The Bionic Dog

Technological advances let veterinarians rebuild dogs from the paws up.

By | Posted: Tue May 30 00:00:00 PDT 2000

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A speedy surgery minimizes complications, and it takes experience and excellent tools to do a fast, precise job. "Our surgical team has been working together since 1993, and we do six or seven dogs each day," Dr. Fallon said. "That adds up to over 215 total hips at our facility." Besides the three surgeons, the team includes one scrub technician, one technician monitoring anesthesia and three technicians performing non-sterile duties. "The entire team works together, giving our total attention to one dog at a time," Dr. Fallon added.

Owners expect recovery to be difficult, so the reality is usually a pleasant surprise. "These dogs are up and walking on the leg the day of the surgery, usually supporting 50 percent to 90 percent of their weight on the freshly operated leg," Dr. Olmstead said. That's as good as most could do before the surgery. For full recovery, the dog is restricted to leash walking on flat surfaces for eight to 12 weeks and must be kept off stairs and slippery surfaces during this time. After the joint is well healed, the dog can take as much exercise as it wants - and some dogs want a lot. "I've had dogs win international field trials with a total hip in place," Dr. Olmstead said.

Although both Maxwell's hips were painful before surgery, replacing one hip seems to have improved both. This doesn't surprise the surgeons, who say 85 percent of patients with severe bilateral dysplasia end up needing only one hip removed. "You always do one first and see how he does," Dr. Dyce said.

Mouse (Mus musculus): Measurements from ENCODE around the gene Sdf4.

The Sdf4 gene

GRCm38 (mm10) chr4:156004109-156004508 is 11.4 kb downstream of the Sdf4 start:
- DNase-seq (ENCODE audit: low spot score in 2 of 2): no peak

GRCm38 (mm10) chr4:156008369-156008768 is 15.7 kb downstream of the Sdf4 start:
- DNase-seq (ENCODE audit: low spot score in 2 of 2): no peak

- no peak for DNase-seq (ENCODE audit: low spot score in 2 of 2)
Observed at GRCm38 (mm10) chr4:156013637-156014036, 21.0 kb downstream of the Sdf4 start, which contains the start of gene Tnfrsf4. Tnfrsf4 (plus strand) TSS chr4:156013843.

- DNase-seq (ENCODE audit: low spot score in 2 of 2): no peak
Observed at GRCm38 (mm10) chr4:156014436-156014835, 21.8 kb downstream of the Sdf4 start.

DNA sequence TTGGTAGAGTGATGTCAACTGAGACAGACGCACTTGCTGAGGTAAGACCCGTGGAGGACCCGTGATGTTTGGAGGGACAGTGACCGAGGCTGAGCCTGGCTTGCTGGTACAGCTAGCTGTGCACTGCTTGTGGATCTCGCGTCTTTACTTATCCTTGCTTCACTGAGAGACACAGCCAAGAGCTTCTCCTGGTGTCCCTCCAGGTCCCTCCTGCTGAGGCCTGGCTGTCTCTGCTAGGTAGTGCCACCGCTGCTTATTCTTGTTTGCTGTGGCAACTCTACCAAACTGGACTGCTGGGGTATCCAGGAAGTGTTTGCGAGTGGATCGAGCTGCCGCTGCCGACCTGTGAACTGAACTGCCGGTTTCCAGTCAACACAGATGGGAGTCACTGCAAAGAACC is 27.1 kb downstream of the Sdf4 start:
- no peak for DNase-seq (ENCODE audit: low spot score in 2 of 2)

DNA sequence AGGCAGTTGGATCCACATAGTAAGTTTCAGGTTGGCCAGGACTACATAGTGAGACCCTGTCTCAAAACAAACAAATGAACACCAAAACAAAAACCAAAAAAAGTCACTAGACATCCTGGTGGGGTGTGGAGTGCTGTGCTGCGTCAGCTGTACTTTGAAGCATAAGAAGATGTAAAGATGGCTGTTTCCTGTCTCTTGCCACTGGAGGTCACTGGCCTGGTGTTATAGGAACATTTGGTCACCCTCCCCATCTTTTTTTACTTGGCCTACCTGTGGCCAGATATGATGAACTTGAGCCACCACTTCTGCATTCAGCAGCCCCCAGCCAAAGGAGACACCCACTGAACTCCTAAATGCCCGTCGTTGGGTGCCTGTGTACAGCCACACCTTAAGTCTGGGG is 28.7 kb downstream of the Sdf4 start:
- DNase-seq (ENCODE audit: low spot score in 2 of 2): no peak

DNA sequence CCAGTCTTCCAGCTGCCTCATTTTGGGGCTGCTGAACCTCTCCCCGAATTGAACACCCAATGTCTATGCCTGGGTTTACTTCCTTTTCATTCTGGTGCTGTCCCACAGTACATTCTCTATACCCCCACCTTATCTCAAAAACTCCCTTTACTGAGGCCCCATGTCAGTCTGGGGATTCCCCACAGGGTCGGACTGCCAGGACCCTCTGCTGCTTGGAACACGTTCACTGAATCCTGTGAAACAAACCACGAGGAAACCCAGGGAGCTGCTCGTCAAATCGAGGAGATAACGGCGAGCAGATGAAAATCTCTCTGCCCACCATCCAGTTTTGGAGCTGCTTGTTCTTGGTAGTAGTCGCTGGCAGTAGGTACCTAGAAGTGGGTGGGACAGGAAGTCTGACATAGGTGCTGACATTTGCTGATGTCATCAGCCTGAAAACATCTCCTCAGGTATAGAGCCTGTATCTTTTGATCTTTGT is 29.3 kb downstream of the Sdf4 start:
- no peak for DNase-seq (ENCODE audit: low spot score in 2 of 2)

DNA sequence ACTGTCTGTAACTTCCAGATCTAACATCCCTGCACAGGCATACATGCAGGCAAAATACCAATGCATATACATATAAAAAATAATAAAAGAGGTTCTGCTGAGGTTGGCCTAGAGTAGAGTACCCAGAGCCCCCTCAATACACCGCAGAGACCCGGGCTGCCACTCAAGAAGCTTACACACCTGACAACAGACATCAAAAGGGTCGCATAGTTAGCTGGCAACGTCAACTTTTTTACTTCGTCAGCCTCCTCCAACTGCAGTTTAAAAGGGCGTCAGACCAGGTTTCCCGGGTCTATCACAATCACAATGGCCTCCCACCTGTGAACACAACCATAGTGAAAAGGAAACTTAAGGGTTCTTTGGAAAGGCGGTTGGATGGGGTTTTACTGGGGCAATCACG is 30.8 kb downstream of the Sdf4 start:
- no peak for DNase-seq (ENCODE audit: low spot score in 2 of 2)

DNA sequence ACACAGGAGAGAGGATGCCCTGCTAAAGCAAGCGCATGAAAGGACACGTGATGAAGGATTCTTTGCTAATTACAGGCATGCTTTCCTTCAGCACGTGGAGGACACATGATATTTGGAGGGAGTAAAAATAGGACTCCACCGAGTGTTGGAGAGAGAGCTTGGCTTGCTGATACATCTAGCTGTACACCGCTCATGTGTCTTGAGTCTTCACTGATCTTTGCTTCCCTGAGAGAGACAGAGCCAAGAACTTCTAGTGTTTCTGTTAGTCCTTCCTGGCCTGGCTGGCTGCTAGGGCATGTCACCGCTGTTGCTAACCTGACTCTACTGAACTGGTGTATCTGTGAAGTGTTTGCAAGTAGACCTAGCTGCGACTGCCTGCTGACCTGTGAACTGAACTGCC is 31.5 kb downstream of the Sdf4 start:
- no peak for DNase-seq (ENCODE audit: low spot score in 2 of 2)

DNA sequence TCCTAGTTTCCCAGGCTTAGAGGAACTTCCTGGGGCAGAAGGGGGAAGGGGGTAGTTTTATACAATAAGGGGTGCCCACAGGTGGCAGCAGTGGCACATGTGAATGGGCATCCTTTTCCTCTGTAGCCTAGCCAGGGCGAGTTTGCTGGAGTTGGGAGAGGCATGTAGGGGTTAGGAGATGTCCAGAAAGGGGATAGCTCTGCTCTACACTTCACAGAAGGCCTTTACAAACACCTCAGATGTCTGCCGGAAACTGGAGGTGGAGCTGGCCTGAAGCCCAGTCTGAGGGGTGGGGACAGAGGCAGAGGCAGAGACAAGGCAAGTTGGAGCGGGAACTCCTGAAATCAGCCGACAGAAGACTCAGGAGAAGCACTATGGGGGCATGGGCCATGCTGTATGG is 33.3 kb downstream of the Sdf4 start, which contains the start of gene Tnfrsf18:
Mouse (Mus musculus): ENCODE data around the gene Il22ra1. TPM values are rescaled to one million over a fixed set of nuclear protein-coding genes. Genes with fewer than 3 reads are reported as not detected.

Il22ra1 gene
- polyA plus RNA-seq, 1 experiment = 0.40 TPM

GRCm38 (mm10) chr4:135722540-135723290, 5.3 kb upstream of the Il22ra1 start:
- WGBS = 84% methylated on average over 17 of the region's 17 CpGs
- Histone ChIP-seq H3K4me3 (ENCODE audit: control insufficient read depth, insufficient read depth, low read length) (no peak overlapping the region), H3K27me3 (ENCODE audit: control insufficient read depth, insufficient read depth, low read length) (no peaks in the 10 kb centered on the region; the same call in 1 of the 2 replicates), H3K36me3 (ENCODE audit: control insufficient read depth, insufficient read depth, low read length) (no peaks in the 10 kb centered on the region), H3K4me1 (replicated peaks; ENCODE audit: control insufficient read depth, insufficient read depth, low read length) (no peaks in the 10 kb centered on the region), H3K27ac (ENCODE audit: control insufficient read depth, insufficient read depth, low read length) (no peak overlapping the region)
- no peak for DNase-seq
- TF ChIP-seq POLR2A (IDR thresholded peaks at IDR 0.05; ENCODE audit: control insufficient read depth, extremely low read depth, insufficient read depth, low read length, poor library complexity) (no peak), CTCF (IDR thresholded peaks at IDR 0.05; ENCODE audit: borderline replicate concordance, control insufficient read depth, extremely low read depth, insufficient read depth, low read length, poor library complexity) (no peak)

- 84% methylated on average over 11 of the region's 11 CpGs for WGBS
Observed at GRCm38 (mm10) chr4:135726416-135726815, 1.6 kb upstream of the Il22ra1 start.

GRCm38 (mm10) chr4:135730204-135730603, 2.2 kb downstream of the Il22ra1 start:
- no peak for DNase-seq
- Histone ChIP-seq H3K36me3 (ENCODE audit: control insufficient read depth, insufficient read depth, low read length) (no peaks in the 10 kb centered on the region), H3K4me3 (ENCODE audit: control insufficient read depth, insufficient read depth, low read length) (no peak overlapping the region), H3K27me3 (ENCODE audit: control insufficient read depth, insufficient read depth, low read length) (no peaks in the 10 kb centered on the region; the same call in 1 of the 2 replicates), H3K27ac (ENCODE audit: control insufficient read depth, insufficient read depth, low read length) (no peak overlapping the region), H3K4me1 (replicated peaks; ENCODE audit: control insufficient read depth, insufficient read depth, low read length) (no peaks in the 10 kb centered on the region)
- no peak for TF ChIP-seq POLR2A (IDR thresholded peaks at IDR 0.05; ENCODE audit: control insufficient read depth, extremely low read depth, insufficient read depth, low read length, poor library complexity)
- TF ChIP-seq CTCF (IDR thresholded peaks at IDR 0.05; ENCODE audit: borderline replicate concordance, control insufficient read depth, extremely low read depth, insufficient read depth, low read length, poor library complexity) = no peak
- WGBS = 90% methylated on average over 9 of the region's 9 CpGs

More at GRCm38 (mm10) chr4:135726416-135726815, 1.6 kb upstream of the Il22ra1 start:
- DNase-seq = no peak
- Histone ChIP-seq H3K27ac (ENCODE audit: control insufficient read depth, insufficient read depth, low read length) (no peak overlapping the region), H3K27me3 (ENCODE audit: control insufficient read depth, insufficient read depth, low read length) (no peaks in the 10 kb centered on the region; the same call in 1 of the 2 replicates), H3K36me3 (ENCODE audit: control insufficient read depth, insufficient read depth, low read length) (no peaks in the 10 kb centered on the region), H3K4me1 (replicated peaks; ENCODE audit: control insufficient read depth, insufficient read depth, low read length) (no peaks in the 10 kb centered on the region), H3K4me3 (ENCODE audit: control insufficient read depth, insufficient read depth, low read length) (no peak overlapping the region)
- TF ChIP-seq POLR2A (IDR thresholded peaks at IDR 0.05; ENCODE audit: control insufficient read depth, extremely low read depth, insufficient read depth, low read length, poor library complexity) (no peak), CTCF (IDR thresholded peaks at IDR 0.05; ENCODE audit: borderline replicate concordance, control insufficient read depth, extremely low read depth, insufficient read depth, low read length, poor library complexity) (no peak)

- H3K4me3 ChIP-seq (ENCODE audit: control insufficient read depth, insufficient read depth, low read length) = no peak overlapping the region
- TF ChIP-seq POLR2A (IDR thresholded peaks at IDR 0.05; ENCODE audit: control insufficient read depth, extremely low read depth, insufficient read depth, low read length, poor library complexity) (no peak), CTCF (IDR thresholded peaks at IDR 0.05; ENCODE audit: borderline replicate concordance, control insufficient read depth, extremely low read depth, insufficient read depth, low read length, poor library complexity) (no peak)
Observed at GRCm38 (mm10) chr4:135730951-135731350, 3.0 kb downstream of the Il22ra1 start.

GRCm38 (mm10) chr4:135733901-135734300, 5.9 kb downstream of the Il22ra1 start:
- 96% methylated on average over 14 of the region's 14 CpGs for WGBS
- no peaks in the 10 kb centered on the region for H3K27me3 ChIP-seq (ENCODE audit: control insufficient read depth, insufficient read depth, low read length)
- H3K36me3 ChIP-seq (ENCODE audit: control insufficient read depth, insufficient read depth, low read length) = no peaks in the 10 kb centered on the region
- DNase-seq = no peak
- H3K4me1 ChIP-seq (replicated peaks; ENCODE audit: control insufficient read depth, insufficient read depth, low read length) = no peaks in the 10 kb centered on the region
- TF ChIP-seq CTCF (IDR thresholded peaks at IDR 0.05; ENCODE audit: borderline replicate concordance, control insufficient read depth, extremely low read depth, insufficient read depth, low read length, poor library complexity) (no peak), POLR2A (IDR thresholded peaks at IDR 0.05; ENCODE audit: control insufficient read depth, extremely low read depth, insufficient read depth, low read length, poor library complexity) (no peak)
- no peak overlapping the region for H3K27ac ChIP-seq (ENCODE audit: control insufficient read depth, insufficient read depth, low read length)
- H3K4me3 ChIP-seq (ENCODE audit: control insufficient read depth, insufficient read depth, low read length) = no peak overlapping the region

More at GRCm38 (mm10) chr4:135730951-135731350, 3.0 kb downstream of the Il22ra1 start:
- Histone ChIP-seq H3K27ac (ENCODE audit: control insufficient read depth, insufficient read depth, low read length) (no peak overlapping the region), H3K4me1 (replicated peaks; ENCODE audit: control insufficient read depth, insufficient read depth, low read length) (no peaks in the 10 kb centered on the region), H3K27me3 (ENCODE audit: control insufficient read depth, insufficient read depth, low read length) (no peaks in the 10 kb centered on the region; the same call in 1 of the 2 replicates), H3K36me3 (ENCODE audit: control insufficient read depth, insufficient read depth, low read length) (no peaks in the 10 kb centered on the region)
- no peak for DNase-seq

As with any surgery, total hip replacement isn't risk-free. "Most complications are rather minor," Dr. Dyce said. "We can fix fractures, tighten implants and replace dislocated joints in dogs that have these problems after surgery." Catastrophic complications - death on the surgery table because of anesthetic accident or embolization, the sudden obstruction of a blood vessel by fat dislodged during placement of the implant - are very rare. The worst, and most common, enemy is infection. "Bacteria love to live on implants, and they usually won't go away unless we remove the entire implant," Dr. Dyce said. To avoid infected implants, the dog will need antibiotics whenever it's likely bacteria may shed into its bloodstream, such as during dental work or when the dog cuts itself.

"When we looked at the X-rays with Dr. Nisson, he tried to explain that Maxwell could be better than new after the surgery," Natalie Seftas said. "We told him we couldn't care less if he was better than new - we loved him just the way he was. We just wanted him free of his pain. I can honestly tell you that he's like a puppy now. It just amazes me."

Maxwell has his new hip - and new life - almost three years now, without any complications. And yes, that Golden can jump.

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